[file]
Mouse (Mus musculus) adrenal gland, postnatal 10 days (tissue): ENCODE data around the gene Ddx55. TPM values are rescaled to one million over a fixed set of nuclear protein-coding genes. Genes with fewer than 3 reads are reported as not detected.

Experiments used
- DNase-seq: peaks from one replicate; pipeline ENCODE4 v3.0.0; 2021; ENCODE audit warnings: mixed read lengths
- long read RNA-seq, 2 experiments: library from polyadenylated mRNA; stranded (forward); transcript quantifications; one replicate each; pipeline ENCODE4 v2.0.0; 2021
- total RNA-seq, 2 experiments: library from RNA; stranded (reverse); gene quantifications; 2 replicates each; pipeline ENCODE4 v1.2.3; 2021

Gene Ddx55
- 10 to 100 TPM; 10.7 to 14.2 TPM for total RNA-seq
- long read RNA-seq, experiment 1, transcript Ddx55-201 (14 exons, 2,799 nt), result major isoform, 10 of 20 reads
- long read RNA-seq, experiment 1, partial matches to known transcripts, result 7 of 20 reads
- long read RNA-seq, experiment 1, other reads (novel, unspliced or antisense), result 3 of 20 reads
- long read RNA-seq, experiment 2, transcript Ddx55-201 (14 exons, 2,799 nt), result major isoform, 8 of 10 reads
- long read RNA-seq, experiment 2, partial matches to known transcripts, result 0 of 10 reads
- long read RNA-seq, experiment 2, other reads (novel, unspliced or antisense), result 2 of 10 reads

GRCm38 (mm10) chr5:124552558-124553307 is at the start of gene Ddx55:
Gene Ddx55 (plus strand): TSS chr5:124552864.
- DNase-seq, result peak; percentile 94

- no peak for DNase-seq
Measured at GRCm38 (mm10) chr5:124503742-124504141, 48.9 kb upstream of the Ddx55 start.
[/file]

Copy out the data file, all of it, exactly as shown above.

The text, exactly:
Mouse (Mus musculus) adrenal gland, postnatal 10 days (tissue): ENCODE data around the gene Ddx55. TPM values are rescaled to one million over a fixed set of nuclear protein-coding genes. Genes with fewer than 3 reads are reported as not detected.

Experiments used
- DNase-seq: peaks from one replicate; pipeline ENCODE4 v3.0.0; 2021; ENCODE audit warnings: mixed read lengths
- long read RNA-seq, 2 experiments: library from polyadenylated mRNA; stranded (forward); transcript quantifications; one replicate each; pipeline ENCODE4 v2.0.0; 2021
- total RNA-seq, 2 experiments: library from RNA; stranded (reverse); gene quantifications; 2 replicates each; pipeline ENCODE4 v1.2.3; 2021

Gene Ddx55
- 10 to 100 TPM; 10.7 to 14.2 TPM for total RNA-seq
- long read RNA-seq, experiment 1, transcript Ddx55-201 (14 exons, 2,799 nt), result major isoform, 10 of 20 reads
- long read RNA-seq, experiment 1, partial matches to known transcripts, result 7 of 20 reads
- long read RNA-seq, experiment 1, other reads (novel, unspliced or antisense), result 3 of 20 reads
- long read RNA-seq, experiment 2, transcript Ddx55-201 (14 exons, 2,799 nt), result major isoform, 8 of 10 reads
- long read RNA-seq, experiment 2, partial matches to known transcripts, result 0 of 10 reads
- long read RNA-seq, experiment 2, other reads (novel, unspliced or antisense), result 2 of 10 reads

GRCm38 (mm10) chr5:124552558-124553307 is at the start of gene Ddx55:
Gene Ddx55 (plus strand): TSS chr5:124552864.
- DNase-seq, result peak; percentile 94

- no peak for DNase-seq
Measured at GRCm38 (mm10) chr5:124503742-124504141, 48.9 kb upstream of the Ddx55 start.